Oberlander said that it seems likely that the decision by the high court to let the law stand will be a good thing for the hospitals’ bottom line.

The nation’s growing deficit makes it likely the federal government would eventually have to cut reimbursement anyway, he said. With the law, at least, hospitals will be assured of more customers with coverage.

Still, the uncertainties that remain worry people like Tiffany Harvell, 25, and her fiancé, Joseph Zandlos, 37, of Raleigh.

She does odd jobs and is a stay-at-home mom, and he’s on unemployment. They still make too much to qualify for Medicaid, the government health insurance program for the poor, but they would under an expansion dictated by the reform law.

First, though, they must wait to see if politicians who oppose the law can get the numbers they need in the fall elections to quash it, or whether the state government agrees to the expansion.

“That very first day it becomes available, we will definitely sign up,” Harvell said.

They are lucky, she said, to get basic care from the Alliance Medical Ministry – a non-profit that serves more than 8,000 uninsured patients in Wake County – for $15 a visit. But they don’t have coverage for eye or dental care or major problems, such as an accident that badly broke Zandlos’ leg last fall. Medicaid covered the initial surgeries but not follow-up visits and continuing rehabilitation, so the couple pays about $400 a month toward his rehab and a backlog of medical bills.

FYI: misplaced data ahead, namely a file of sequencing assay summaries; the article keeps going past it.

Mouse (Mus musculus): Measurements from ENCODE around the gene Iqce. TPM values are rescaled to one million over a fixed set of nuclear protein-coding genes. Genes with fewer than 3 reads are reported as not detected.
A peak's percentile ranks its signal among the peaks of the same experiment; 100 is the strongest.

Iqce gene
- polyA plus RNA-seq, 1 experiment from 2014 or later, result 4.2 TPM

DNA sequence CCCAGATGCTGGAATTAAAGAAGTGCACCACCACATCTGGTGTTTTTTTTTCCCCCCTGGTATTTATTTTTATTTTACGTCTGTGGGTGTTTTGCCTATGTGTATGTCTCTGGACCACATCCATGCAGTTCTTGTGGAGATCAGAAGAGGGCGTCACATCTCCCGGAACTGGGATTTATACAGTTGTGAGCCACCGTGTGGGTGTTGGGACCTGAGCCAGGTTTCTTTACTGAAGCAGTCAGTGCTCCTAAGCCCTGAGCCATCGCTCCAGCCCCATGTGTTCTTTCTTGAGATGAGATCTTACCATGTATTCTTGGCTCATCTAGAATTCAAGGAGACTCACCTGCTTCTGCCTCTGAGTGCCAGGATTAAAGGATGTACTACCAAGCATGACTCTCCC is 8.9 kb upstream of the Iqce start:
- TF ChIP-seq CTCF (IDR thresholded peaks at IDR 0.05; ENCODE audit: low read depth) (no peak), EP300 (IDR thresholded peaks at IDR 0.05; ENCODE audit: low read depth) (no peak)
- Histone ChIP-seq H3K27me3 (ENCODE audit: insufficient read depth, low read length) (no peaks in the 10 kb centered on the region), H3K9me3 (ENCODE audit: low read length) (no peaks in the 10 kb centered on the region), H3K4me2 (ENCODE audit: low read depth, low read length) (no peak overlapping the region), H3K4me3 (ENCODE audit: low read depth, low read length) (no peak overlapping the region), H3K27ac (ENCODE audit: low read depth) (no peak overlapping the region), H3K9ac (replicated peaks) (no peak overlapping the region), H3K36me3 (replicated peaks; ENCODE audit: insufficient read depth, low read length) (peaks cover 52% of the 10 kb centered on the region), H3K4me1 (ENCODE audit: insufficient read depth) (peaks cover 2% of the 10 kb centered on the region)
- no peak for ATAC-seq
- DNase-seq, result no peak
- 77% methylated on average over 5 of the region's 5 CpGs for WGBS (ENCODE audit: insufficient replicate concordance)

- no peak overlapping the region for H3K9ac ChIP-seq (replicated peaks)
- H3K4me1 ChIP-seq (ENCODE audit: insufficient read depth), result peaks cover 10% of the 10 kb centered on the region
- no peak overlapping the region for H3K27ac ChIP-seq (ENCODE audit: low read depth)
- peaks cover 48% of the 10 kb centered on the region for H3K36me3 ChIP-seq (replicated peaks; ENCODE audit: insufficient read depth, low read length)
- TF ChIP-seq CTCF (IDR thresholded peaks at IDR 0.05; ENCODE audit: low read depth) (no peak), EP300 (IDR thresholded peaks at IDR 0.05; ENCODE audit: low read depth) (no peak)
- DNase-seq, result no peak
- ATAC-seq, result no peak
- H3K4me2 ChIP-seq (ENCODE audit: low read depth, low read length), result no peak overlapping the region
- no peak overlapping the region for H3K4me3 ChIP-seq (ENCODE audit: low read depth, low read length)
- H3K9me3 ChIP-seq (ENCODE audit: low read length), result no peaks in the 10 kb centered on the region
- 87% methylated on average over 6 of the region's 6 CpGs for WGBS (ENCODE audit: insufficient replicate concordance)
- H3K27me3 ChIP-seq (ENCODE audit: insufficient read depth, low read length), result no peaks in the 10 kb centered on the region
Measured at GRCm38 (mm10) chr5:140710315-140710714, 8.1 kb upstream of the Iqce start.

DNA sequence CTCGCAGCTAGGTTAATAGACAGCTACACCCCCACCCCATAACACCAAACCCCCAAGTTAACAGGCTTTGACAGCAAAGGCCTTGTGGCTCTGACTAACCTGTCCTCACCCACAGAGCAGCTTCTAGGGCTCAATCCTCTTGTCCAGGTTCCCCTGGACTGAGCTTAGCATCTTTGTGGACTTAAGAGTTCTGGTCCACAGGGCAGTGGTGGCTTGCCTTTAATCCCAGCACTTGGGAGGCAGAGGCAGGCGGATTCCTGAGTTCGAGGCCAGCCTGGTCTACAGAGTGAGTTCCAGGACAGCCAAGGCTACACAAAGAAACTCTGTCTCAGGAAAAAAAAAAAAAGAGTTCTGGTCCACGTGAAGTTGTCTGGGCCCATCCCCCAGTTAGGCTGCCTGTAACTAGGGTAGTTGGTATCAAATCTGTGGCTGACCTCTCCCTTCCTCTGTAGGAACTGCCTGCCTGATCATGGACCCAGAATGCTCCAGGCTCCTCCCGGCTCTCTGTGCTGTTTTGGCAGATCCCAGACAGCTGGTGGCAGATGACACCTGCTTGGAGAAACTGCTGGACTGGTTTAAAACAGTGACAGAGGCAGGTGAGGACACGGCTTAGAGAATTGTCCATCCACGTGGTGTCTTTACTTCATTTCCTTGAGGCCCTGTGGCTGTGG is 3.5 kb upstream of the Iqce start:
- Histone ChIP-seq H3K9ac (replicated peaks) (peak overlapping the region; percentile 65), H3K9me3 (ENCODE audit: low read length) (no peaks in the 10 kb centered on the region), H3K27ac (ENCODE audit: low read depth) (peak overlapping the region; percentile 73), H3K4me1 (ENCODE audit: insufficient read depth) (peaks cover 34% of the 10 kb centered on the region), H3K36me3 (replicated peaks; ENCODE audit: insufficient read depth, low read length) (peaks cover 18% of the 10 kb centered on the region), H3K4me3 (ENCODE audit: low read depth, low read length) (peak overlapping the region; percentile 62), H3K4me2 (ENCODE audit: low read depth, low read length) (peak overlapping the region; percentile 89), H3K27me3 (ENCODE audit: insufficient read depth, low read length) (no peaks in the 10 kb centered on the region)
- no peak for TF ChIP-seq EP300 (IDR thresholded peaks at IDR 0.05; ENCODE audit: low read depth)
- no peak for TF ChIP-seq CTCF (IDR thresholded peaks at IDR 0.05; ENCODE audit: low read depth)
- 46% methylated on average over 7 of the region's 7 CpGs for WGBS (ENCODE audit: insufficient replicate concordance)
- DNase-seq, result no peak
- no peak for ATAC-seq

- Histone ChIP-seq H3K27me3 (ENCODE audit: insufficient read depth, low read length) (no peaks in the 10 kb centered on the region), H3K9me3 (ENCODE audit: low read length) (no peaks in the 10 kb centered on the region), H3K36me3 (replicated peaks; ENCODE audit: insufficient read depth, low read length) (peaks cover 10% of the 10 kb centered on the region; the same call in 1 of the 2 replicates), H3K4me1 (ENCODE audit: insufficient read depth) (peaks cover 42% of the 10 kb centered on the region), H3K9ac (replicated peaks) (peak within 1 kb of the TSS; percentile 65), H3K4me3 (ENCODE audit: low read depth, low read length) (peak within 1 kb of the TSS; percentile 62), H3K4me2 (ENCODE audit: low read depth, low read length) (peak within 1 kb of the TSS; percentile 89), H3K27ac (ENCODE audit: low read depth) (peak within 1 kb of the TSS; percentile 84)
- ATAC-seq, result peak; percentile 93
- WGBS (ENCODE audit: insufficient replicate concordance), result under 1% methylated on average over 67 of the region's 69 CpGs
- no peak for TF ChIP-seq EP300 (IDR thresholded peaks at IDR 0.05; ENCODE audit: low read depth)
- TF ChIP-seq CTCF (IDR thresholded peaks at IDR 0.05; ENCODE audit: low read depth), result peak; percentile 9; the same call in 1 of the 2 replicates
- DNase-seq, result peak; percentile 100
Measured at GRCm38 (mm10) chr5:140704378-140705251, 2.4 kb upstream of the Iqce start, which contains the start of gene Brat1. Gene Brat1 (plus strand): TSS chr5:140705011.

On the whole, the health-care law is a good thing for patients of modest means, said Brian Toomey, CEO of Carrboro-based Piedmont Health Services, which runs seven clinics that offer primary care, dental and pharmacy to about 40,000 patients from 14 counties.

More than half of Piedmont’s patients are uninsured, he said, and most pay $25 a visit, with a sliding fee scale that allows some to pay less or receive a payment plan. Demand is so high that three of Piedmont’s clinics must turn away hundreds of patients each month. Some find care elsewhere, but others, Toomey said, “just hope illness goes away.”

Having more patients covered, he said, could allow Piedmont to build more clinics to ease that problem. “It’s a terrible thing to have to say to a patient who we know needs help that we can’t see them,” he said.

Oberlander, the UNC professor, said one thing about the law is certain in North Carolina: Its status as a battleground state means a months-long bombardment of “Obamacare” political ads is inevitable. “If you think you’re sick of hearing about health-care reform now, just wait,” he said. “There’s more coming.”

Regardless of what happens with the election, and to the law, there will have to be more health-care reform, Oberlander said. “Health care reform is an ongoing process in this country,” Oberlander said. “We’re not even close to being there.”

Price: 919-829-4526